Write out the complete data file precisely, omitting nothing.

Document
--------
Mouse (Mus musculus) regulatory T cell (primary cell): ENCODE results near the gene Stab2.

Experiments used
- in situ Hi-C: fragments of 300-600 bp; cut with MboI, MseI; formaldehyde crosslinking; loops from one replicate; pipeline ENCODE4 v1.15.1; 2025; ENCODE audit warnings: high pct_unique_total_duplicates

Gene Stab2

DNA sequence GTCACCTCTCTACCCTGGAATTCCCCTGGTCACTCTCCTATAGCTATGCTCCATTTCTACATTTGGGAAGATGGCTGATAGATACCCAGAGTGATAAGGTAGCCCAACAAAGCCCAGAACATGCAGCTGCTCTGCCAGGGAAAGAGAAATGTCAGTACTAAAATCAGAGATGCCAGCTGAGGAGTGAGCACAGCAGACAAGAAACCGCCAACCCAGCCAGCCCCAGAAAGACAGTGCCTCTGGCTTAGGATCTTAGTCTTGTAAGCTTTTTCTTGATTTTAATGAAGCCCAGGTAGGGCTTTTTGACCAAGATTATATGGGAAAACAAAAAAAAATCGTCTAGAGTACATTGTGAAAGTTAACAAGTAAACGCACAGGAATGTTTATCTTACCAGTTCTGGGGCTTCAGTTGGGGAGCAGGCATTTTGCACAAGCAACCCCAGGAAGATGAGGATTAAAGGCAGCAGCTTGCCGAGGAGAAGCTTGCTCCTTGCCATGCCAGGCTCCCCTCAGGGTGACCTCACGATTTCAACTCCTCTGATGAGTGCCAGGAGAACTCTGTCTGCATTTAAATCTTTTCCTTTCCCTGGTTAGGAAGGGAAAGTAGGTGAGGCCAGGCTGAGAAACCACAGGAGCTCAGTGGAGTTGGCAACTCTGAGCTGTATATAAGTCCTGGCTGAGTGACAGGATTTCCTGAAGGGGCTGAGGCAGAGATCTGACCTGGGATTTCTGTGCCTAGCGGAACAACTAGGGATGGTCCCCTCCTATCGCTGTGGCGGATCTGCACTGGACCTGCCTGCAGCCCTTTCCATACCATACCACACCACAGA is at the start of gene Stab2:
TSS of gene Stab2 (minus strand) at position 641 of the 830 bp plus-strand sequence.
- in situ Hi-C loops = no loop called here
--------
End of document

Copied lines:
Mouse (Mus musculus) regulatory T cell (primary cell): ENCODE results near the gene Stab2.

Experiments used
- in situ Hi-C: fragments of 300-600 bp; cut with MboI, MseI; formaldehyde crosslinking; loops from one replicate; pipeline ENCODE4 v1.15.1; 2025; ENCODE audit warnings: high pct_unique_total_duplicates

Gene Stab2

DNA sequence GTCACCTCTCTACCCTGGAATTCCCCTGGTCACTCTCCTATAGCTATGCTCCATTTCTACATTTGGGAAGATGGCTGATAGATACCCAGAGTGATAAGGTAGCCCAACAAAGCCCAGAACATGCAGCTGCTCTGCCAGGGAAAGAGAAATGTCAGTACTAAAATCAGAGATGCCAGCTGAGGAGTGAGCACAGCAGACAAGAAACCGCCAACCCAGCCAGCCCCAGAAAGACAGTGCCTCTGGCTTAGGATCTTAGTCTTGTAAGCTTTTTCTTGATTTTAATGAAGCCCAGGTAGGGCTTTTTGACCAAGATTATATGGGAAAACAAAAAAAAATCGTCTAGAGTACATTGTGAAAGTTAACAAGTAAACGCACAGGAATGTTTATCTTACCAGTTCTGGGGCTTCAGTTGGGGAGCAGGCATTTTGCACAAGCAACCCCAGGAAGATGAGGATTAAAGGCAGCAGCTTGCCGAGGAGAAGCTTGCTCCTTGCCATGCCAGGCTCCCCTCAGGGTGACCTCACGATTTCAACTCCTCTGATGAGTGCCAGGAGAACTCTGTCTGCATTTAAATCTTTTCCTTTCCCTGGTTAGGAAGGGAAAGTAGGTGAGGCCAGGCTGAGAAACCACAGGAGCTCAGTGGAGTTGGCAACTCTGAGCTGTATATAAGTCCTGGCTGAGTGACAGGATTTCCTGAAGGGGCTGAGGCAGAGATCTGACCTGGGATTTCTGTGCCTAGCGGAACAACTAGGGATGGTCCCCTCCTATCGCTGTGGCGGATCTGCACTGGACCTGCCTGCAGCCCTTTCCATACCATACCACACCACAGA is at the start of gene Stab2:
TSS of gene Stab2 (minus strand) at position 641 of the 830 bp plus-strand sequence.
- in situ Hi-C loops = no loop called here